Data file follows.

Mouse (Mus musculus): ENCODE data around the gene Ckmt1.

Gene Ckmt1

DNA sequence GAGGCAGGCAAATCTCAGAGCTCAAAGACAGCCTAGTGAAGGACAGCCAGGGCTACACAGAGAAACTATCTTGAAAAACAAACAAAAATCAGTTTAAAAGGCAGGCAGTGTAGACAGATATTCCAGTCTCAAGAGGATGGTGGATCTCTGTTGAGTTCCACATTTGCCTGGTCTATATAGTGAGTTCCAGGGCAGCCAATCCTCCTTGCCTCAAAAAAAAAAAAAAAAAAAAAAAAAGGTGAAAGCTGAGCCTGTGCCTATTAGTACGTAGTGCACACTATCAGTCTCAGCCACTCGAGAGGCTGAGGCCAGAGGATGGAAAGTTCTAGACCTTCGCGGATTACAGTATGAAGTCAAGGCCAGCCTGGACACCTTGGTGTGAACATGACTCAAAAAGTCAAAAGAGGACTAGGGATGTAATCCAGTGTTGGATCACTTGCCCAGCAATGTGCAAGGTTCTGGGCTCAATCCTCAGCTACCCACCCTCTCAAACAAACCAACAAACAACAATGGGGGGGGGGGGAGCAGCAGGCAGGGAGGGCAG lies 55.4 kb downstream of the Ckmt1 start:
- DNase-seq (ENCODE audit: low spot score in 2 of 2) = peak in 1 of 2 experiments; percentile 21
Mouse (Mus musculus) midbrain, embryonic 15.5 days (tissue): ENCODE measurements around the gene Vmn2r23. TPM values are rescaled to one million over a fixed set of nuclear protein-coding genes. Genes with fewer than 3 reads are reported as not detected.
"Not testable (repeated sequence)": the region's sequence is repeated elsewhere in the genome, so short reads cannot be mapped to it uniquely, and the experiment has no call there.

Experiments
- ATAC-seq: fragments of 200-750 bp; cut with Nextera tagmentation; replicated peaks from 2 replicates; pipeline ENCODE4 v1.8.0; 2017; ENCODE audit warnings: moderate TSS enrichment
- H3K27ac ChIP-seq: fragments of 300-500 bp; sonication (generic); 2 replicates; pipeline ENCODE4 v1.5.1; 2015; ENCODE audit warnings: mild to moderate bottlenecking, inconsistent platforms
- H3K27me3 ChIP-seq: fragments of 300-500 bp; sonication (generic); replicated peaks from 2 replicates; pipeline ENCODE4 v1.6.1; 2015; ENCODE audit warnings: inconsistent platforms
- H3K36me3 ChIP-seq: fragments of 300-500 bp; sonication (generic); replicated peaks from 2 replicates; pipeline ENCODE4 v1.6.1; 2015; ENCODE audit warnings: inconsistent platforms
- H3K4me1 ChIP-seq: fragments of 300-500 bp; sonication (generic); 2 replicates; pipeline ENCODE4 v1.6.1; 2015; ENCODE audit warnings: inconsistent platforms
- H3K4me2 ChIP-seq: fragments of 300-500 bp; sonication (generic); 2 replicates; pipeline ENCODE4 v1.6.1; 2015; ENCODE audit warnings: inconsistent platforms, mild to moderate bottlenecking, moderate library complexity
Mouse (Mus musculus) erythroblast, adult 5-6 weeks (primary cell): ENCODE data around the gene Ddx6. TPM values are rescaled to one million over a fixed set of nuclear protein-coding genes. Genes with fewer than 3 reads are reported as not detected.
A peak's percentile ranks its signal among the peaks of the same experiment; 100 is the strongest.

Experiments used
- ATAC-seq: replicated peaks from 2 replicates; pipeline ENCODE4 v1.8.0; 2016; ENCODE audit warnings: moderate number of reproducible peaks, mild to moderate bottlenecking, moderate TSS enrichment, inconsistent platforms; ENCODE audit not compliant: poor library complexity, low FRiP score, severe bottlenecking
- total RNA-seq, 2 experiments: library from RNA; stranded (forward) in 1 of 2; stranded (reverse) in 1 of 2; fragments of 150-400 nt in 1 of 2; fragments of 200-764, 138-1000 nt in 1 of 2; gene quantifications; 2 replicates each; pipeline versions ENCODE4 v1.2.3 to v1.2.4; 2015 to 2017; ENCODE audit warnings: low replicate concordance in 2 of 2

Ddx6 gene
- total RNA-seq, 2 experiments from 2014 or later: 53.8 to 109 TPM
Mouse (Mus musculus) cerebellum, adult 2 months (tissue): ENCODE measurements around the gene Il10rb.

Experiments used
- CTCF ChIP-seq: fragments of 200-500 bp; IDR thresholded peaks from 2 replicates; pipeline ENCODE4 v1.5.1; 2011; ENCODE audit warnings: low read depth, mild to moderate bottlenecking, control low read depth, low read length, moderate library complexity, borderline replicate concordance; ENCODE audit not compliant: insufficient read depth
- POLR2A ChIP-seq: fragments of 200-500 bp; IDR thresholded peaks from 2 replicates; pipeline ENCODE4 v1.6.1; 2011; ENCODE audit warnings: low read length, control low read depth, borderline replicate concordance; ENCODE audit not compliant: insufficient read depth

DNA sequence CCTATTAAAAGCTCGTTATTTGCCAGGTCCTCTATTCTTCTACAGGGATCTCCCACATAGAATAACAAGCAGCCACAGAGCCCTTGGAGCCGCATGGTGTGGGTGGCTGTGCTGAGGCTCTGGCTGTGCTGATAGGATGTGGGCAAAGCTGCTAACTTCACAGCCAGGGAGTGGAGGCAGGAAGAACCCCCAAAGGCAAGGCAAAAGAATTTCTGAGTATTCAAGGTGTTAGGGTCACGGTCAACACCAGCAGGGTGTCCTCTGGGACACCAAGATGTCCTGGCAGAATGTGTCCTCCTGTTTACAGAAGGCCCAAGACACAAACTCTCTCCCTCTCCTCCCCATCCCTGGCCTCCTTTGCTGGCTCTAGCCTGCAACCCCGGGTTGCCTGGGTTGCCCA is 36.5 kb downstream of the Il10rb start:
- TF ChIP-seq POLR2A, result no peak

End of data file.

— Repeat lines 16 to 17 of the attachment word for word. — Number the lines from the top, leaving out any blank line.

Experiments used
- ATAC-seq: replicated peaks from 2 replicates; pipeline ENCODE4 v1.8.0; 2016; ENCODE audit warnings: moderate number of reproducible peaks, mild to moderate bottlenecking, moderate TSS enrichment, inconsistent platforms; ENCODE audit not compliant: poor library complexity, low FRiP score, severe bottlenecking